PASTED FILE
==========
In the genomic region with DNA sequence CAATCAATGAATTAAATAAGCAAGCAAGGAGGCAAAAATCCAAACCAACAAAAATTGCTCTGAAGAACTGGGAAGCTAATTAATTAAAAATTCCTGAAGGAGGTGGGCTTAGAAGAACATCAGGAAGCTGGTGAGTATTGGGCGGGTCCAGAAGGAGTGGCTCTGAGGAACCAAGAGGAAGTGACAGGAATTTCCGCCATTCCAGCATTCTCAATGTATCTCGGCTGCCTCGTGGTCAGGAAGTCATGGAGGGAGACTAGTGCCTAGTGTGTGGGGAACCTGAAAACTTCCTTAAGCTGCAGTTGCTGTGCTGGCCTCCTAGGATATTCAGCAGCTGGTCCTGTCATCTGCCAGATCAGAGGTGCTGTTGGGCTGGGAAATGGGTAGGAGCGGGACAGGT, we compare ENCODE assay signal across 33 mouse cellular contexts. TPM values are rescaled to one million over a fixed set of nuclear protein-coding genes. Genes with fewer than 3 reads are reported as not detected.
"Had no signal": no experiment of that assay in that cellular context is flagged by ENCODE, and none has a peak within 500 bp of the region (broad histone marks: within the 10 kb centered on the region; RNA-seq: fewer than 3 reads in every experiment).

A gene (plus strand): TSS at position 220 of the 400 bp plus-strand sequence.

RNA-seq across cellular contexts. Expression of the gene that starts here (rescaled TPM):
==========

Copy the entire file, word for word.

In the genomic region with DNA sequence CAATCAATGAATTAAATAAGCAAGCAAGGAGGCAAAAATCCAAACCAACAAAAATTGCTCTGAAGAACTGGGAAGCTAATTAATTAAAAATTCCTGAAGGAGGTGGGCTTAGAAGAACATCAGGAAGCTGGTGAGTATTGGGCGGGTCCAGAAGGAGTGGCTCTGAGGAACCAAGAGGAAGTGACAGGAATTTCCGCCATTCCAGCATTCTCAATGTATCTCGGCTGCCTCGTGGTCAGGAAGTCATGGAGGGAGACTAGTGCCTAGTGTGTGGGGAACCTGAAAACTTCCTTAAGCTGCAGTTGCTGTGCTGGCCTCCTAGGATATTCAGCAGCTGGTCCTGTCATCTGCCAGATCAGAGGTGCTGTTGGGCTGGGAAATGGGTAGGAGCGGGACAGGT, we compare ENCODE assay signal across 33 mouse cellular contexts. TPM values are rescaled to one million over a fixed set of nuclear protein-coding genes. Genes with fewer than 3 reads are reported as not detected.
"Had no signal": no experiment of that assay in that cellular context is flagged by ENCODE, and none has a peak within 500 bp of the region (broad histone marks: within the 10 kb centered on the region; RNA-seq: fewer than 3 reads in every experiment).

A gene (plus strand): TSS at position 220 of the 400 bp plus-strand sequence.

RNA-seq across cellular contexts. Expression of the gene that starts here (rescaled TPM):